Roundtable seeks community policing solution to Boko Haram

Roundtable seeks community policing solution to Boko Haram
January 28
14:11 2015

Three panellists at a roundtable at the Institute of African Studies, Carleton University in Ottawa, Canada, have recommended community policing as one of the solutions to insurgency.

At a forum titled ‘Boko Haram in Nigeria – A Critical Roundtable’, the panellists blamed government’s failure to control the group to the lack of strong will.

Pius Adesanmi, a professor of English at Carleton; Nduka Otiono, an assistant professor also at Carleton and Temitope Oriola, a scholar at the University of Alberta, signed the communique.

Referring to statistical data from the Global Terrorism Database (GTD), the discussion revealed that three percent of terrorist attacks in the world in 2013 took place in Nigeria, adding that between 2004 and 2013, Nigeria ranked fifth globally in terms of casualties from terrorist attacks.

The roundtable pointed out that there was a need for a united front against Boko Haram.

“Boko Haram must be increasingly treated as a global challenge, with the three focal countries – Nigeria, Chad, and Cameroon – working harder to reinforce regional collaboration and efforts above and beyond the Anglophone/Francophone political divide,” read a communiqué issued at the end of the programme.

“Boko Haram fighters are Nigerians with families, and so community policing is vital to public safety by providing intelligence necessary for staying ahead of Boko Haram’s guerilla tactics and scorched earth strategy.

“The Boko Haram tragedy should not be politicised in light of the upcoming elections, as it is a threat both to collective local and international peace.”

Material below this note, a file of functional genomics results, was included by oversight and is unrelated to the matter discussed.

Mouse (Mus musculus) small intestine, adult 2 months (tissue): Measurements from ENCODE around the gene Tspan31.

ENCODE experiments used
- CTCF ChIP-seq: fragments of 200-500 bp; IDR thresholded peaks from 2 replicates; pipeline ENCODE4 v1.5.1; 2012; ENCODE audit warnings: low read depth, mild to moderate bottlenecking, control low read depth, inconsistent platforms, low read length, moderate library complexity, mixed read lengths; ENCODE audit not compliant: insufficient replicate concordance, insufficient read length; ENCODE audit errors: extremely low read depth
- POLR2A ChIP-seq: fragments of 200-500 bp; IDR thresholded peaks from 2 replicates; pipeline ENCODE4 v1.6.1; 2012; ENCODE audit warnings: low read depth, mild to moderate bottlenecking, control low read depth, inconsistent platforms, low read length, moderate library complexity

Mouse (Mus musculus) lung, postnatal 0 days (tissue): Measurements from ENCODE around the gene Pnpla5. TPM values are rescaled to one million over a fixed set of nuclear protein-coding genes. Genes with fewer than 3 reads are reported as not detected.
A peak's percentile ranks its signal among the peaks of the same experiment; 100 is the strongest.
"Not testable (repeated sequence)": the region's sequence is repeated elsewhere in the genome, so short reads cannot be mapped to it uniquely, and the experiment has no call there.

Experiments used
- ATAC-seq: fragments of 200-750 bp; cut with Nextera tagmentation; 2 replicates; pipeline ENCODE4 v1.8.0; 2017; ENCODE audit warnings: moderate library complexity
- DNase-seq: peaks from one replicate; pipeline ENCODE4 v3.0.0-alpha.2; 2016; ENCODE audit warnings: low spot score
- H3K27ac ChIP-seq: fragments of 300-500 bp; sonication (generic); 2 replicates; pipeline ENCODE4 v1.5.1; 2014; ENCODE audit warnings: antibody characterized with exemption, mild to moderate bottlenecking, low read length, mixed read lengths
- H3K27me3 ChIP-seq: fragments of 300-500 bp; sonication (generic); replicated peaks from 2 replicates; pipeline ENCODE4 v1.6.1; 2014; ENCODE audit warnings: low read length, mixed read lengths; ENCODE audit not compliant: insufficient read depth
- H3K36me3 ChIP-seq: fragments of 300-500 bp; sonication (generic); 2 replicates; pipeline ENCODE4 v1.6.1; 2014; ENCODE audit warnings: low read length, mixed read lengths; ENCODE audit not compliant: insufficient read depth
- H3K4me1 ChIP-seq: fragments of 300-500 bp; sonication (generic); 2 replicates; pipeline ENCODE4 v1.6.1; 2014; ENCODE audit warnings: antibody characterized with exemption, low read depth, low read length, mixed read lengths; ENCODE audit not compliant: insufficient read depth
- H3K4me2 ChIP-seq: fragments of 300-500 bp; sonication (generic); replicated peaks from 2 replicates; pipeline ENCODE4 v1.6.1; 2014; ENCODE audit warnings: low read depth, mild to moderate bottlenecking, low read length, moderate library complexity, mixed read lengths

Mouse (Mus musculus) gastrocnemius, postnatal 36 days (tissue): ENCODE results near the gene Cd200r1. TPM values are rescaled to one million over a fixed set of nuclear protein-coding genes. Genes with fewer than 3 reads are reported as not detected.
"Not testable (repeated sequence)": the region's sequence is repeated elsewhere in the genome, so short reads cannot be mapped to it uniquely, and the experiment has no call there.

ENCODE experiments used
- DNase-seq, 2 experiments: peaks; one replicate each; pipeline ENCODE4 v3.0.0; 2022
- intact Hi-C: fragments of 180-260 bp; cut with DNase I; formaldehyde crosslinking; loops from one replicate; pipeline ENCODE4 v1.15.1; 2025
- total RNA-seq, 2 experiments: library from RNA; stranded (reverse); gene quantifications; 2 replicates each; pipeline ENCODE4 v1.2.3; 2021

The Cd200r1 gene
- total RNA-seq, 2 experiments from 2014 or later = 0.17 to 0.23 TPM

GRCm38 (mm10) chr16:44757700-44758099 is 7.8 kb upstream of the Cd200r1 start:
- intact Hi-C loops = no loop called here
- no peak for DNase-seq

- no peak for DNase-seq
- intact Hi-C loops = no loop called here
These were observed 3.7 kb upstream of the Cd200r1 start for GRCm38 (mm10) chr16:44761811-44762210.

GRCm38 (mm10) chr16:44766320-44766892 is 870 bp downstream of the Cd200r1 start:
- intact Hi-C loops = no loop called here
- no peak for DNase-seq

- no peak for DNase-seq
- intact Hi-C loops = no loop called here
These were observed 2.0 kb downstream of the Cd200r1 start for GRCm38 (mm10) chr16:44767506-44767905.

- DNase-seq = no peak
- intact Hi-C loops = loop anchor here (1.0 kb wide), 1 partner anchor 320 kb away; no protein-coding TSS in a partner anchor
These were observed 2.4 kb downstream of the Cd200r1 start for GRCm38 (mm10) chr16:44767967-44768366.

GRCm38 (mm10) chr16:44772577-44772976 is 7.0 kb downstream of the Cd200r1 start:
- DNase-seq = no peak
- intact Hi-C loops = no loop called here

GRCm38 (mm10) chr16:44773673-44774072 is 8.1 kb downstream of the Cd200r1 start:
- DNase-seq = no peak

Maintaining that corruption and youth unemployment were contributing to the insurgency, the roundtable called for intensification of efforts to combat Boko Haram in order to prevent the group from becoming more efficient and sophisticated.

“This is particularly the case in northern Nigeria where throngs of street urchins and talakawas constitute a fertile pool of disenfranchised youth that are soft, vulnerable targets of radicalization by Islamists,” the communiqué read.

“The urgency of the Boko Haram terror has further been defined by the attempt to take the largest city in northeastern Nigeria, Maiduguri, while launching simultaneous attacks on   Monguno, Kodunga and Gubio, on Sunday, January 25.

“That the brazen attacks were launched two days after our roundtable, and as this communique was being finalised, underlines Boko Haram’s growing confidence and points to the sect’s advances, which require concerted global effort to combat. And now is the time to act before the situation degenerates further.

“The Nigerian leadership should demonstrate visible commitment to eradicating corruption, which has impeded the fight against Boko Haram.

“Media interviews with Nigerian troops fighting the insurgents point to wholesale corruption, which stymies the morale and logistical capabilities of an otherwise tested Nigerian army that had excelled in peacekeeping operations across Africa and other parts of the world.”


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